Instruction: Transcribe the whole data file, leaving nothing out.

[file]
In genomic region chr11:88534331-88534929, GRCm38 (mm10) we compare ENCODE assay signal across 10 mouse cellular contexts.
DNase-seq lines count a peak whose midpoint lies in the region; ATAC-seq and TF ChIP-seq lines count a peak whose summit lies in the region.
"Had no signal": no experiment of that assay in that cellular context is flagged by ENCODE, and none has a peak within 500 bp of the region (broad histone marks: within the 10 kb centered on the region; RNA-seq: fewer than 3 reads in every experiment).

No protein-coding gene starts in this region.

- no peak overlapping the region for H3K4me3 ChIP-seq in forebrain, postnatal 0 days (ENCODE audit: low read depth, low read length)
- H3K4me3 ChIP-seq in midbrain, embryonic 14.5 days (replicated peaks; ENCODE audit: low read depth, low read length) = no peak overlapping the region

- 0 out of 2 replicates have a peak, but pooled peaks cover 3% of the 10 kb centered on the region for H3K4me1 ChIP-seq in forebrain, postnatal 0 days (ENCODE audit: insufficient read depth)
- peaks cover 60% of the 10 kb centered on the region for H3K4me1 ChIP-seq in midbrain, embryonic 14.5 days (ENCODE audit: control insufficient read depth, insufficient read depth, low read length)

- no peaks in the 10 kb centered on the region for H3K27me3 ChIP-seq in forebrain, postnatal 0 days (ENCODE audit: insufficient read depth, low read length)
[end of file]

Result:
In genomic region chr11:88534331-88534929, GRCm38 (mm10) we compare ENCODE assay signal across 10 mouse cellular contexts.
DNase-seq lines count a peak whose midpoint lies in the region; ATAC-seq and TF ChIP-seq lines count a peak whose summit lies in the region.
"Had no signal": no experiment of that assay in that cellular context is flagged by ENCODE, and none has a peak within 500 bp of the region (broad histone marks: within the 10 kb centered on the region; RNA-seq: fewer than 3 reads in every experiment).

No protein-coding gene starts in this region.

- no peak overlapping the region for H3K4me3 ChIP-seq in forebrain, postnatal 0 days (ENCODE audit: low read depth, low read length)
- H3K4me3 ChIP-seq in midbrain, embryonic 14.5 days (replicated peaks; ENCODE audit: low read depth, low read length) = no peak overlapping the region

- 0 out of 2 replicates have a peak, but pooled peaks cover 3% of the 10 kb centered on the region for H3K4me1 ChIP-seq in forebrain, postnatal 0 days (ENCODE audit: insufficient read depth)
- peaks cover 60% of the 10 kb centered on the region for H3K4me1 ChIP-seq in midbrain, embryonic 14.5 days (ENCODE audit: control insufficient read depth, insufficient read depth, low read length)

- no peaks in the 10 kb centered on the region for H3K27me3 ChIP-seq in forebrain, postnatal 0 days (ENCODE audit: insufficient read depth, low read length)